Sunday, November 27, 2016

The Superb Lyrebird

While driving in to the cabin at Pebbly Beach the first time we were greeted with a Superb Lyrebird running across the road in front of us. This was an exciting moment. But, it got so much better.



The following morning as we headed out to explore the area, we saw another(?) bird in the same place. I got out of the truck and soon motioned for E to follow.


What we saw was a male in the bush, just off the road. This fellow decided it was time to attract a female and erected his lyre-like tail over his back and began to dance and hop up and down. All the while he was "singing". I put this in quotes since it is hard to call some of this a song. These birds are famous for their ability to mimic sounds of other birds as well as manmade and natural noises. Our friend here was making a sound that resembled the kind of click-whirr of a camera autowinder. But since on has had to move film though a SLR at high speed for more than a decade now, it wasn't this sound, but it was similar. There were also bird calls of some sort tossed in as well. It was an impressive display and special moment.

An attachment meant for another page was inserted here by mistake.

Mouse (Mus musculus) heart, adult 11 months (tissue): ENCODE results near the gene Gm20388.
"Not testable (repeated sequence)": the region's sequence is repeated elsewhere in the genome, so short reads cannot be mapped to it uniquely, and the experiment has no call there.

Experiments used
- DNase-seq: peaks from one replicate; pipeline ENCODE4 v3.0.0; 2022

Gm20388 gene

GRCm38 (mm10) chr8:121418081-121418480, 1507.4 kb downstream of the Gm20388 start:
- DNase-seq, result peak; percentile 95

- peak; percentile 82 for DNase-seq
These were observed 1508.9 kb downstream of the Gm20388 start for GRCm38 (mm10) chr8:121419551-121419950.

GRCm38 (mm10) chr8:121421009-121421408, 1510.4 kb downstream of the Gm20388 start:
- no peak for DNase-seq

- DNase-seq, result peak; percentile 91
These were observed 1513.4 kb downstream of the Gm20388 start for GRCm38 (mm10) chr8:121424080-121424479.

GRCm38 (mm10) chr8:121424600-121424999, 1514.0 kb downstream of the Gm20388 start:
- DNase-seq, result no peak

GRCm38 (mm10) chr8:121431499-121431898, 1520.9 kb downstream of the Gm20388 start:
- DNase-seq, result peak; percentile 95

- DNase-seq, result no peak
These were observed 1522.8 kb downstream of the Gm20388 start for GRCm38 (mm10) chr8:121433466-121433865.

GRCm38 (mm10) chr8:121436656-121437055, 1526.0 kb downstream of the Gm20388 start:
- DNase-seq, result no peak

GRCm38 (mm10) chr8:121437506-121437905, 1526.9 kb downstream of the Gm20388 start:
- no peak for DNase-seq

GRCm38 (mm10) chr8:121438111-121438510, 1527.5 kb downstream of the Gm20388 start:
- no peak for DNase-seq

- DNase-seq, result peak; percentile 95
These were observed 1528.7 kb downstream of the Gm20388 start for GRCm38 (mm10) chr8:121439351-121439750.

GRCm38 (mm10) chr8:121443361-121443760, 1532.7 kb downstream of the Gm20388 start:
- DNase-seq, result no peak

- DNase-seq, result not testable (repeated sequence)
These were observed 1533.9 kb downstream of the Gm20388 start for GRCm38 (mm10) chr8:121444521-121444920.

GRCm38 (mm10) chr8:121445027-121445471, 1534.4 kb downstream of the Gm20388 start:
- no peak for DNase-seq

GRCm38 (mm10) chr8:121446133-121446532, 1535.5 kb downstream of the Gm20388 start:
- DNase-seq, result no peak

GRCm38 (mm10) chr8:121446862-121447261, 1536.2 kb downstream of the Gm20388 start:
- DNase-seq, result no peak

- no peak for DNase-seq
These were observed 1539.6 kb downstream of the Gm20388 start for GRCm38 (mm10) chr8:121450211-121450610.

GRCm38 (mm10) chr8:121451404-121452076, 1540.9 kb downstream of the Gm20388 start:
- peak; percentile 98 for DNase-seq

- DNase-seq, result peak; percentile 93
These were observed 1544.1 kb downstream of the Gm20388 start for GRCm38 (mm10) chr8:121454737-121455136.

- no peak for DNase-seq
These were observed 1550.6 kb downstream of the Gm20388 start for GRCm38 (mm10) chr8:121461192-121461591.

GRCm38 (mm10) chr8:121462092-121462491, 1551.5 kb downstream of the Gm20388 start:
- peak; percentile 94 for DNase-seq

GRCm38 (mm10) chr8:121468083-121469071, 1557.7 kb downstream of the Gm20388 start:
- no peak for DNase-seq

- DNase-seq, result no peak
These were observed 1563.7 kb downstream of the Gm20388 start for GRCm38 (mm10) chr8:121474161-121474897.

The bottom side of the tail feathers, now on top, are much lighter in color than the rest of the bird and make a striking contrast.


Try as he might, no females were forthcoming.


To add to the thrill of seeing this display, we saw more of these birds!




There were three or four out for a morning browse through the leaf litter for a treat.






I was hesitant to imagine that we'd actually see one of these reclusive and rare bird. I never hoped to see so many all at once and the thought of seeing one in a mating display was beyond the pale. In this magical place called Pebbly Beach, we saw it all.